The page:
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Edible Insects Take the Spotlight

Eating insects is a hot topic and has been receiving lots of media attention lately which helps spread awareness. But more research needs to be done to develop the insect-rearing processes.
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"Now is the right time for it," says Christoph Thomann referring to the rising insect-eating movement. "People want to change the world and help the planet: there is not enough water and we are running out of resources.

Insects are not only high in protein, vitamins, calcium and more but they are a lot more sustainable than livestock. Comparing the resources necessary to produce a kilogram of crickets versus a kilogram of beef reveals groundbreaking statistics. The production of a single kilo of crickets takes six times less food, twelve times less water and land space while producing only one ninth of CO2 emissions. In addition to this, 80% of a cricket is edible as opposed to only 40% of a cow.

Austria is ahead of many European countries when it comes to eating insects. Crossfield's Australian Pub in Vienna serves fried crickets and the fancy Vienna Sciences Ball that took place in January had insects on the menu in cooperation with the association Speiseplan. However the situation still isn't ideal: the laws are unclear and there are only a handful of companies in Europe who rear quality insects which results in high prices.

"The high price is definitely a limitation," says Christoph Thomann who co-founded Speiseplan in 2014. "In the future it will be cheaper than meat - the same amount of space that holds 10-15 cows can hold thousands of insects. But while insect farming is rare and the technologies are not fully-developed, prices remain high."

Speiseplan's goal was to bring together enthusiasts, experts and researchers in Austria. Together with research partners, insect producers and chefs the team worked on developing insect-based food products, experimenting with recipes, writing cookbooks and organizing tastings for the public. They also organized lectures for people of all ages: adults, university students and even children as young as three years old.

"Children are the future," says Thomann, "they will eat insects in 20 years I am sure."

I met with Thomann at the Futurefoodstudio run by Hanni Rützler, author of the annual Food Report. Speiseplan's first cooking class at the studio featured a part-meat-part-insect burger. Generally though, the classes teach how to replace meat with insects and use insect-based products to prepare tasty meals. For example making pancakes out of cricket flour which are as healthy as they are delicious.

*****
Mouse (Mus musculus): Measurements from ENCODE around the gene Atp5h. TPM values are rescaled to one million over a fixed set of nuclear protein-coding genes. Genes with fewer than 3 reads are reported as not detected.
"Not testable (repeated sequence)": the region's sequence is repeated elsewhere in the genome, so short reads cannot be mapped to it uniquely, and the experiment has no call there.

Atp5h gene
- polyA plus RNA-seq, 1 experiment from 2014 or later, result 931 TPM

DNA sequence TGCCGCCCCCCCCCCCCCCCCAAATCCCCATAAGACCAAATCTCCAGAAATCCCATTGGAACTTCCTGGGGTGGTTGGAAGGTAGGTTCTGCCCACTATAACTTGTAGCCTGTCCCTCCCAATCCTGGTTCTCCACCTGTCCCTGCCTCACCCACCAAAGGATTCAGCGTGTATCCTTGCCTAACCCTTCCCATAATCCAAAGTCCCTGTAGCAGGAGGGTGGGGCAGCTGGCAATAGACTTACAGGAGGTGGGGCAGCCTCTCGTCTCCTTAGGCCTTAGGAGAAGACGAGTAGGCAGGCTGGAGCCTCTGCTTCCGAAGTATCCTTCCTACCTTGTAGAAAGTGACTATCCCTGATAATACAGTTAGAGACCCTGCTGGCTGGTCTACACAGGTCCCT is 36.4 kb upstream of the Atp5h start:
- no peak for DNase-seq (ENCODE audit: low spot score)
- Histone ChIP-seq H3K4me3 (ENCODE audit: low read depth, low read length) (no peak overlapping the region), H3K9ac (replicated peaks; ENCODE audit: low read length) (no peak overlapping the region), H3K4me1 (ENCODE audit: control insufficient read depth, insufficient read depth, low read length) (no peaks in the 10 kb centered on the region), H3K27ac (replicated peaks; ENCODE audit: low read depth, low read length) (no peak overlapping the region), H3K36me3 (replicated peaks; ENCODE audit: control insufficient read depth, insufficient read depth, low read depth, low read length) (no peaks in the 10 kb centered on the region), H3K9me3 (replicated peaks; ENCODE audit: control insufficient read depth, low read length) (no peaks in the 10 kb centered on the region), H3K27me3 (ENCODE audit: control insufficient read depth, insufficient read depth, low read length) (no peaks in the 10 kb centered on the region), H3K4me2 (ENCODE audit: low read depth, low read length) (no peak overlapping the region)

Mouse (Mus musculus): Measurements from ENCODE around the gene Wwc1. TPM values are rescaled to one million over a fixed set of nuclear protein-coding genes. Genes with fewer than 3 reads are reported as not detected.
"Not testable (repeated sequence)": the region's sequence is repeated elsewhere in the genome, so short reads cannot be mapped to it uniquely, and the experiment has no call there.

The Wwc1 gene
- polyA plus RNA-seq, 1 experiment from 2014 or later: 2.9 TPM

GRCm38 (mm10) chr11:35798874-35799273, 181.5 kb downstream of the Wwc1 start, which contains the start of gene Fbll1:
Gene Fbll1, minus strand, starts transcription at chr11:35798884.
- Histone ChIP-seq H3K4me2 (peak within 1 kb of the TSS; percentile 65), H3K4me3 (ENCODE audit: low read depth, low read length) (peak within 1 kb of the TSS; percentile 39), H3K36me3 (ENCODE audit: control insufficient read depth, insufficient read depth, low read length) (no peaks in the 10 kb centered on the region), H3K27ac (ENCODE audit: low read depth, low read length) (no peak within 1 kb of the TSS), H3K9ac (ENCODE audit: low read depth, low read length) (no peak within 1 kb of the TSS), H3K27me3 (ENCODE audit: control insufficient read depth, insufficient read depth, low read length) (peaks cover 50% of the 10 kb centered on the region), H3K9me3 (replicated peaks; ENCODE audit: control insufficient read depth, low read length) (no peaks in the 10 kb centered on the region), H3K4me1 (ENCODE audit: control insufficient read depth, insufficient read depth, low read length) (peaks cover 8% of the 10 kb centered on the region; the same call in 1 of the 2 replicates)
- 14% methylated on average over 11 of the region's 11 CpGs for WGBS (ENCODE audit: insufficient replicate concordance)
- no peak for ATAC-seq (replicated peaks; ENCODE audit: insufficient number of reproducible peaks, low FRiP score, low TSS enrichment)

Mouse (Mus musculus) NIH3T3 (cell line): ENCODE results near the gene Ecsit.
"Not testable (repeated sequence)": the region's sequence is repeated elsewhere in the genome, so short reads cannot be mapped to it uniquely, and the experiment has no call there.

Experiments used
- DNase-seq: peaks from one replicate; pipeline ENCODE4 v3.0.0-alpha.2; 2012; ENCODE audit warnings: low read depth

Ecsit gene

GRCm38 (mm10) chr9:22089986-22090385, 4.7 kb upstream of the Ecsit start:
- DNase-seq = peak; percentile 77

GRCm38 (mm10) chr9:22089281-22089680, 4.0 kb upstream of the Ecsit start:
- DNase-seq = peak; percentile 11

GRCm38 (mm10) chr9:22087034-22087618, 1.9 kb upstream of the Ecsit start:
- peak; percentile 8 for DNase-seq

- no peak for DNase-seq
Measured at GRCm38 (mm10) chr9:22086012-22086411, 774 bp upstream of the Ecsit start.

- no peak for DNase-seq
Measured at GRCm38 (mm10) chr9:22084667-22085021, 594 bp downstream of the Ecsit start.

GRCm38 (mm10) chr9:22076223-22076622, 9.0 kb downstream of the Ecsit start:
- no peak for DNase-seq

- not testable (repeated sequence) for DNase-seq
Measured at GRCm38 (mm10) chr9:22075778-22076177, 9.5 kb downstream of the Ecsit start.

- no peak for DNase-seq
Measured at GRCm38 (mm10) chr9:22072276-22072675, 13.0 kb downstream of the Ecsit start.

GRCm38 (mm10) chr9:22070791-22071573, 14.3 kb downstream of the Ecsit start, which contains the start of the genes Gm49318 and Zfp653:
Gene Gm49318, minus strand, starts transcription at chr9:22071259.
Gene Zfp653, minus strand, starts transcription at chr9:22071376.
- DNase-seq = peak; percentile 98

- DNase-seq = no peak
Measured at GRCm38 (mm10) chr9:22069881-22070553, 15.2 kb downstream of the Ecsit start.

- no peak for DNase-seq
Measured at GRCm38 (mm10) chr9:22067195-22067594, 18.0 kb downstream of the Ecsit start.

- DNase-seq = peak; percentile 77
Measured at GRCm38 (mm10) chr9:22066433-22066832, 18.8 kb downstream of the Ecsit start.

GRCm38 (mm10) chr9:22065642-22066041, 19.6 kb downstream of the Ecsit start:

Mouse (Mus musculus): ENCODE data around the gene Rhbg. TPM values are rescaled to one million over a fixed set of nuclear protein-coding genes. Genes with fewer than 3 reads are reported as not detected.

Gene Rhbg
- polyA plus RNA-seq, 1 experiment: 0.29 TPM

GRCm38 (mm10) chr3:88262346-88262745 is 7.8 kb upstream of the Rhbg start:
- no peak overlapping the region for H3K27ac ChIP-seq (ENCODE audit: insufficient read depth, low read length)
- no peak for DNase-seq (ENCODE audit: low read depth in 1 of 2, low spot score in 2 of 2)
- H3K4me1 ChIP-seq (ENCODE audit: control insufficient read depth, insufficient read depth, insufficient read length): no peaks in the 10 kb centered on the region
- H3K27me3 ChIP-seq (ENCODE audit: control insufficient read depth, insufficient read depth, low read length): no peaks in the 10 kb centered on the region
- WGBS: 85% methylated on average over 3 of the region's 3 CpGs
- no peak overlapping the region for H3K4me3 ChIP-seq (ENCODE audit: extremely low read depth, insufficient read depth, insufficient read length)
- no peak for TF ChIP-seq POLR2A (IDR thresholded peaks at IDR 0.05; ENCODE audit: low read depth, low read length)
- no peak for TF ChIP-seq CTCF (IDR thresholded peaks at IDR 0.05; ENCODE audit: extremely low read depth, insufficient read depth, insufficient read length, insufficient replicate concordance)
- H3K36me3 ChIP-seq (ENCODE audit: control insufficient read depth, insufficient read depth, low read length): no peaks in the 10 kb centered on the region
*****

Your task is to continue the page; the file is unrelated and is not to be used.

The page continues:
"Last year we organized many events to try and change consumer behavior," Thomann says, explaining that people respond to insects differently depending on the setting. "When it's sold as street food, 80% are very open to it and 20% say they'll never try it. But many of those who say 'never' end up with a cricket on their plate just moments later."

Thomann guesstimates that out of 15,000 people who tried the insects he offered; only three said they didn't like it. Cultural background and age have absolutely no effect on people's preferences or willingness to try insects: there are five-year-olds who adamantly refuse and old ladies who come back for seconds and thirds.

"The most popular are grasshoppers and crickets," he says, "but our most popular product is the starter-pack that includes samples of mealworms, buffalo worms, crickets and grasshoppers."

While Speiseplan has almost two years of experience with edible insects, Insekten zum Essen was only started on January 18th: the young company, also owned by Thomann, focuses on selling edible insects. Part of their plan is to visit restaurants and see if their clients will be interested in seeing insect meals on the menu.

Eating insects is a hot topic and has been receiving lots of media attention lately which helps spread awareness. But more research needs to be done to develop the insect-rearing processes and other aspects of entomophagy. Thomann points out that the bug-eating community in Austria is a nice small group that cooperates, shares information and meet annually to help each other grow.

"It started when my friend came to me with the FAO article when it first came out in 2013," recalls Thomann. "My first reaction was shock combined with a big yuck factor: I was a typical Austrian who didn't want to eat bugs. Then I read more about it and learned about the sustainability and nutrition. Since then I can't stop working on insects!"


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